I thoroughly enjoyed attending day one of the ATLAS Conference in Boston. For me, the highlight was a presentation by Matt Gove (@Gove), Chief Consumer Officer at Piedmont Healthcare. His presentation was titled: “Meet Them Where They Are: A Common Sense Approach to Healthcare Consumerism.” One of the really important points Matt made was that, for the most part, healthcare consumers act most like consumers when they are considering low acuity services. Yet, we spend most of our energy and dollars marketing higher acuity services. It doesn’t make sense. He also pointed out that we do all this service line marketing yet the majority of our patients are being referred by one of our PCPs. So what’s that all about?
Another thing that impressed me on day one was the healthy snacks served at the conference. I know it’s a small thing, but most healthcare conferences don’t serve much in the way of healthy options. ATLAS had smoothies, fresh fruit and veggies (crudités), and do-it-yourself trail mix. Kudos to the conference planners for getting this detail right!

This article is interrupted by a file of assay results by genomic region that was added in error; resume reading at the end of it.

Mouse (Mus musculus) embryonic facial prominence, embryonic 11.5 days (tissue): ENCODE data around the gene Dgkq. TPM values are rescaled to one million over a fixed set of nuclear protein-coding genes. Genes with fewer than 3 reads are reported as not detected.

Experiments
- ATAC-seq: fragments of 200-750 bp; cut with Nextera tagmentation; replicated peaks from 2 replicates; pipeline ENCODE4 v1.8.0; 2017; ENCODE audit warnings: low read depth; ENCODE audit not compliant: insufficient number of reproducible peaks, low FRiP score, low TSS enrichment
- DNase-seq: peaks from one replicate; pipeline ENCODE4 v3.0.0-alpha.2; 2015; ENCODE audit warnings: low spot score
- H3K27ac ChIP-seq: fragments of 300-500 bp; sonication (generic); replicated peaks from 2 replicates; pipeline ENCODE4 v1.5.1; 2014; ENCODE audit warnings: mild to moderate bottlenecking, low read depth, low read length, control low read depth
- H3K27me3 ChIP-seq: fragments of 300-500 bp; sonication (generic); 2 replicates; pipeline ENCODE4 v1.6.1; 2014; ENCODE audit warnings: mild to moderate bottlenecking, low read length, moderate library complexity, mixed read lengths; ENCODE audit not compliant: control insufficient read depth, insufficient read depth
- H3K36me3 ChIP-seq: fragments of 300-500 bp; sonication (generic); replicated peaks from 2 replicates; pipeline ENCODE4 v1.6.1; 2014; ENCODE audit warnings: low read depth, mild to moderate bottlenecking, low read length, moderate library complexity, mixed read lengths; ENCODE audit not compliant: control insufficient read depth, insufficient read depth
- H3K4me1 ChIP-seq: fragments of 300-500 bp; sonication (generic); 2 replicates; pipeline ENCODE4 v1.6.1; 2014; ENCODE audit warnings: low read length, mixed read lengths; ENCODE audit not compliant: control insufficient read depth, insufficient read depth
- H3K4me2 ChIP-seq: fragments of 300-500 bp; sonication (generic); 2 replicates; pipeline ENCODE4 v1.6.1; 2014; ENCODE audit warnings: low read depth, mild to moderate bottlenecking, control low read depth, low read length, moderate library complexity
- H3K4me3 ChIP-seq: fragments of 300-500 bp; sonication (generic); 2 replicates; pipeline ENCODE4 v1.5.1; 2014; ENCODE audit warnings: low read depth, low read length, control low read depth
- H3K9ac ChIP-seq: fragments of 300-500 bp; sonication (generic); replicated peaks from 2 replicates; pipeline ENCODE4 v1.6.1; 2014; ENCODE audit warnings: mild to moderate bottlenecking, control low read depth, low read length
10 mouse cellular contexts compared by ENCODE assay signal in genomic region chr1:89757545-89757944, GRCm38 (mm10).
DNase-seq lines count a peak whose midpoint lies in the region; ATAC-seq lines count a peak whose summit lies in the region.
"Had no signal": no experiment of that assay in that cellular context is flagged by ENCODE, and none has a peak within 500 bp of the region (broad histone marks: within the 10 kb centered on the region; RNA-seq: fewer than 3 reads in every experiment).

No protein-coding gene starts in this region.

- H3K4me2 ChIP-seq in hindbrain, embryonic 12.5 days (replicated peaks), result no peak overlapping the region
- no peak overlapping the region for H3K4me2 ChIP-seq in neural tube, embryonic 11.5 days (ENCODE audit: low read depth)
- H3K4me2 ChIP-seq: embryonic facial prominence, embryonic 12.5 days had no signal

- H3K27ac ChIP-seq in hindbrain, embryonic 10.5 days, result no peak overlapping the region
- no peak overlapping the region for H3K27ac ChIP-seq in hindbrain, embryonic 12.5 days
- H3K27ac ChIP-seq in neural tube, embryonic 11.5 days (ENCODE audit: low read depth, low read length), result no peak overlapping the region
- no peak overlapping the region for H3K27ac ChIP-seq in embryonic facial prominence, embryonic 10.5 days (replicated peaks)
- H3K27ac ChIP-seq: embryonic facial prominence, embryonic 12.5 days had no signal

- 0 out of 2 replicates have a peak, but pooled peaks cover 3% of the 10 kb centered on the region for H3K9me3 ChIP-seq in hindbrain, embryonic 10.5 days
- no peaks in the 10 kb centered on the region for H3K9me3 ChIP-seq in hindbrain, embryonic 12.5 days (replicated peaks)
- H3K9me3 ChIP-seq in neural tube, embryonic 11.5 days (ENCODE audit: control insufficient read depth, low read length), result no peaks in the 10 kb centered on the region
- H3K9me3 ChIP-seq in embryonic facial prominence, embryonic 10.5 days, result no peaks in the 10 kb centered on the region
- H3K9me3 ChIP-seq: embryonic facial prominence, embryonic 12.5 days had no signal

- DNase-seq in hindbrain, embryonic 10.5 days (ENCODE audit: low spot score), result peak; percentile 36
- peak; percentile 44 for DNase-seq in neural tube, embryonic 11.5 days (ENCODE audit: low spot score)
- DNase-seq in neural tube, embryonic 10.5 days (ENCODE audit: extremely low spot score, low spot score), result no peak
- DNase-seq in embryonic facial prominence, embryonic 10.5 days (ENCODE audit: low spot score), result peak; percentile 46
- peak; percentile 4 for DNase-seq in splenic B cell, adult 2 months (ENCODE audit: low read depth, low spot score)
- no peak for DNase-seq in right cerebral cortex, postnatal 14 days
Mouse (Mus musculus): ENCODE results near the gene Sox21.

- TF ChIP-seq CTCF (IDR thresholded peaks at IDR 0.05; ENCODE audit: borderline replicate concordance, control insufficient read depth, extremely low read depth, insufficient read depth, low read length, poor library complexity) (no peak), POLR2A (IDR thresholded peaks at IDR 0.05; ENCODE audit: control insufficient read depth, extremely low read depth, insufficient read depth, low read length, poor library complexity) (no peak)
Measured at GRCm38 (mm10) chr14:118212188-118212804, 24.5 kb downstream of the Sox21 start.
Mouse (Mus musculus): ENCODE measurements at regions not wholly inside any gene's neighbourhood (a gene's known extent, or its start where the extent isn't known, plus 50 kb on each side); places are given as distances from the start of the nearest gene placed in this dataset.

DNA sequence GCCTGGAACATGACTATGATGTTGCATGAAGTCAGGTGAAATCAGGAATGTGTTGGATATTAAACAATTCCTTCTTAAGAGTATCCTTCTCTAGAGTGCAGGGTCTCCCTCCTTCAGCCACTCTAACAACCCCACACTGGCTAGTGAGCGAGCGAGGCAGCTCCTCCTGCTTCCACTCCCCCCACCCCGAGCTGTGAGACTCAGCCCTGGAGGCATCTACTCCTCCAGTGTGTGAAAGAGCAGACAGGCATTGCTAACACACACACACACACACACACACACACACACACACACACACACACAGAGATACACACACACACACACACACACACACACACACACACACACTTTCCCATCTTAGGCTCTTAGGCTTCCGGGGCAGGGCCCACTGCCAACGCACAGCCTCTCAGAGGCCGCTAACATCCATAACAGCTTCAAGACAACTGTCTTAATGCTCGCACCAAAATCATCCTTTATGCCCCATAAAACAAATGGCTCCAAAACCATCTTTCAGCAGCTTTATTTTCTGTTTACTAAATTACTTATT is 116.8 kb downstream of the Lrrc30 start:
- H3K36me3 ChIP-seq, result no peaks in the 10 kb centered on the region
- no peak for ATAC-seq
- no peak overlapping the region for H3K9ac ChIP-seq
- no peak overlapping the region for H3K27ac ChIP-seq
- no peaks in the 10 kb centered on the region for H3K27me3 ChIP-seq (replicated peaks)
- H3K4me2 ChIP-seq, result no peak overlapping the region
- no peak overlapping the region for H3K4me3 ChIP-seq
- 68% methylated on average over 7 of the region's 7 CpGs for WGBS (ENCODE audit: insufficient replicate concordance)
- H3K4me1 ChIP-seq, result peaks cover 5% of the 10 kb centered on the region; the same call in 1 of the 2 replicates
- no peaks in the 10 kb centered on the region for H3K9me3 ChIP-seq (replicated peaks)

The Twitter activity from this very focused conference was light, as you would expect. This is not a group of marketers, although there are a few of us in attendance. And, as one of our speakers pointed out today, “we work in healthcare and then go home at night to the 21st Century.” Based on my experience, healthcare executives have been slow to adopt tools like Twitter for use in their professional lives. I’m reminded of this every time I attend a gathering of hospital c-suite professionals.
According to data provided by Symplur, for day one of the ATLAS Conference, we had 29 people Tweeting, using the official conference hashtag. They generated 153 Tweets for a total of 638,091 impressions. Within this post (below), I’ve provided graphics from Symplur that show the top Twitter influencers for day one. Influencers are ranked by total impressions, Tweet volume and mentions. Enjoy the data!